Metacognition and Student Performance in Advanced Physiology, Systems Physiology, and Neurophysiology

Dr. Adam Rich, Associate Professor of Biology, The College at Brockport

The CCTE Fellows Program for K-20 educators appealed to me because I was interested in meeting and working with a group of professionals that have a common goal of student success and are interested in sharing what works best in their own practice and in studying the effects of different teaching methods on student learning.  I am a college professor and have taught for 10 years.  I teach several courses in the Department of Biology, including Anatomy and Physiology (A&P), Systems Physiology, and Neurophysiology.  The A&P course is high enrollment with over 300 students.  The student population is heterogeneous in their future goals and in the preparation for the course.  The course is required for Pre Nursing, Health Science, and Kinesiology students and is an elective for Biology majors.  Some students are well prepared and highly motivated.  I spend 30% of my time doing physiology research and have long wanted to contribute to the educational fields in a similar way that I contribute to physiology.  My major goals for the past several years is to identify the best places to spend my energy, and to know what is most important for the largest fraction of the student body (when it comes to learning).  I am very sensitive to the possibility that my own interpretation of student learning might be wrong, and therefore I look for evidence in the literature to support my viewpoint that things ‘work’, or that they don’t.  I also read to find new ideas, and for evidence that contradicts my own practice.  I like papers that collect data and use it to support their thesis, and I try to use this approach in my own work.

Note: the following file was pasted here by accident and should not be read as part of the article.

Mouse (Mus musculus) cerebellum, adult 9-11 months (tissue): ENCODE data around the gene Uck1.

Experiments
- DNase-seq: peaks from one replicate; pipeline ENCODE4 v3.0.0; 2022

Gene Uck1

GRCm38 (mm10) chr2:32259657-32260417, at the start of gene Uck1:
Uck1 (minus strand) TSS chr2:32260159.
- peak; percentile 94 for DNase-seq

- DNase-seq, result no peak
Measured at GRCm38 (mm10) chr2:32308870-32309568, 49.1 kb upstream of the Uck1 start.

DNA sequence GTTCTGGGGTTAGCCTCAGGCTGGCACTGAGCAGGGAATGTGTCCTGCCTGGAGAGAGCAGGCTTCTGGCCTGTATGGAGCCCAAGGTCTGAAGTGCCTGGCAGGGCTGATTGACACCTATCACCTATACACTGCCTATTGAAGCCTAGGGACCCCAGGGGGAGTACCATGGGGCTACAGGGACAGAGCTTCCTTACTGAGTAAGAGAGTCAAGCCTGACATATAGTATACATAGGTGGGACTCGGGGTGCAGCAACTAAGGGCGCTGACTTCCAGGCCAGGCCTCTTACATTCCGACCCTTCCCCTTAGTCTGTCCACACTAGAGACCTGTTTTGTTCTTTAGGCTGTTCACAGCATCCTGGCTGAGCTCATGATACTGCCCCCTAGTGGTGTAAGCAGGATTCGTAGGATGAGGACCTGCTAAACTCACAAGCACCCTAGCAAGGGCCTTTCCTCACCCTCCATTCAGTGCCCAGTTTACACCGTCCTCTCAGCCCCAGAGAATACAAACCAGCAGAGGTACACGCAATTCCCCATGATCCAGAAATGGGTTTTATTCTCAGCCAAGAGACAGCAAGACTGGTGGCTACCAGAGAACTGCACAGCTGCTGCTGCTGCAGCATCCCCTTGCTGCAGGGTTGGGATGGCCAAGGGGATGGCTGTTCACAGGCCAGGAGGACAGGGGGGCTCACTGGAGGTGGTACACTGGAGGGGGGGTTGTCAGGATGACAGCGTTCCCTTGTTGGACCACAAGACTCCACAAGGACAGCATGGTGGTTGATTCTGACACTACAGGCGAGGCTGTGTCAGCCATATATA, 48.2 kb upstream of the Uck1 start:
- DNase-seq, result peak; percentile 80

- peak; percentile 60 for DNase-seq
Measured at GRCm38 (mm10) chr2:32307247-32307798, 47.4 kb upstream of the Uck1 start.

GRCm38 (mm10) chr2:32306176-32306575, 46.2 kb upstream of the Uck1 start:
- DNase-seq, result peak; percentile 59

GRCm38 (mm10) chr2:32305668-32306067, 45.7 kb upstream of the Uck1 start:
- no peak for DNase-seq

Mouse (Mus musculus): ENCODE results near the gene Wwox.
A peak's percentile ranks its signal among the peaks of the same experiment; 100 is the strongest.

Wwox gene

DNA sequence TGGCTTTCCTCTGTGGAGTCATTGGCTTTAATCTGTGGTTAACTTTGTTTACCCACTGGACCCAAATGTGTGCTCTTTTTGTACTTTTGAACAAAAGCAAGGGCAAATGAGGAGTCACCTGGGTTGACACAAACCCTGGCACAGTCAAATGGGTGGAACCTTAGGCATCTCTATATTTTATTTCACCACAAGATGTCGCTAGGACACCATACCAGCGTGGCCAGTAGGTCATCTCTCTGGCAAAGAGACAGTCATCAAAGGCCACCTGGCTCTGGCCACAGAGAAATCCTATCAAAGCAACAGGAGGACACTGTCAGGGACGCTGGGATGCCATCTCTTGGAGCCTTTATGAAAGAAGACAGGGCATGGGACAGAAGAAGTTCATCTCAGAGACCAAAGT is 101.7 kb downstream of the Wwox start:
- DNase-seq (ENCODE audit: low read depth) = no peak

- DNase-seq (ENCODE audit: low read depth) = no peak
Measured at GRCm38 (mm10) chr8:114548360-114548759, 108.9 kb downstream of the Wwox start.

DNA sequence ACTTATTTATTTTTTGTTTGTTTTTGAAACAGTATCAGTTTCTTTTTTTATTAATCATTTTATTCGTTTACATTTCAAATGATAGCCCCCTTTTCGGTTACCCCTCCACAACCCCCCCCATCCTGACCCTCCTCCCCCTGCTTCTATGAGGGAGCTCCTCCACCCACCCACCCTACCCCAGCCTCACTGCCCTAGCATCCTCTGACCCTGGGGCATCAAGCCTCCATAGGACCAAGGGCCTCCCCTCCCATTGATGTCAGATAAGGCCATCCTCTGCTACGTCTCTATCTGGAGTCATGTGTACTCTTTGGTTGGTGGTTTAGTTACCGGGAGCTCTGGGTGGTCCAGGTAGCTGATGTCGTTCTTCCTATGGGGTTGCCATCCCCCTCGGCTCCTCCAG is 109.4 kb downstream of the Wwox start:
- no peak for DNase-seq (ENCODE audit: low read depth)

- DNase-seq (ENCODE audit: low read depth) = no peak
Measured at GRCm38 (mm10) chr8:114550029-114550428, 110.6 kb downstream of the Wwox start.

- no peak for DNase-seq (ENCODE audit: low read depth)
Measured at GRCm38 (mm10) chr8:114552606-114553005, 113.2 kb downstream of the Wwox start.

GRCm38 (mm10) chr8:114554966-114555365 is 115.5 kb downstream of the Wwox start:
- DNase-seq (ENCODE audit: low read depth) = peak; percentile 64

The CCTE required an action research project and I teamed up with two other college faculty, Amanda Lipko Speed and Theresa Westbay, to examine metacognition and student learning.  The major idea was to learn if increasing student awareness of  their study habits correlated with exam performance.  This is not a new idea at all and is well described in How Learning Works: Seven Research based Principles for Smart teaching (Ambrose, Bridges, DiPietro, Lovett, and Norman, 2010).  The strategy is to have students review and analyze their results on an exam, reflect on how they prepared for the exam, and to use that information to guide preparation for future exams.  We used Exam Wrappers, a form that is described in many places.  Two online sources are a blog by Maryellen Weimer at The Teaching Professor (http://www.teachingprofessor.com/articles/student-performance/exam-wrappers) and another blog by Andrew Wolf at askandrewwolf.com (http://askandrewwolf.com/teaching-metacognition-with-exam-wrappers/).

I was attracted to this project because students often ask, what is the best way to study for your class?, and I study for your class so much but it never seems to help.  I am always surprised that these students rarely reflect on how they study, and they rarely look at missed exam questions and analyze why they missed those questions.    I usually answer students with what comes to mind at the moment, study more, work with the material, talk to friends about the material, read the textbook, and look over your exams and try to understand why you missed questions.  The exam wrapper offered a method to explicitly direct students to an activity that could help them now and in the future.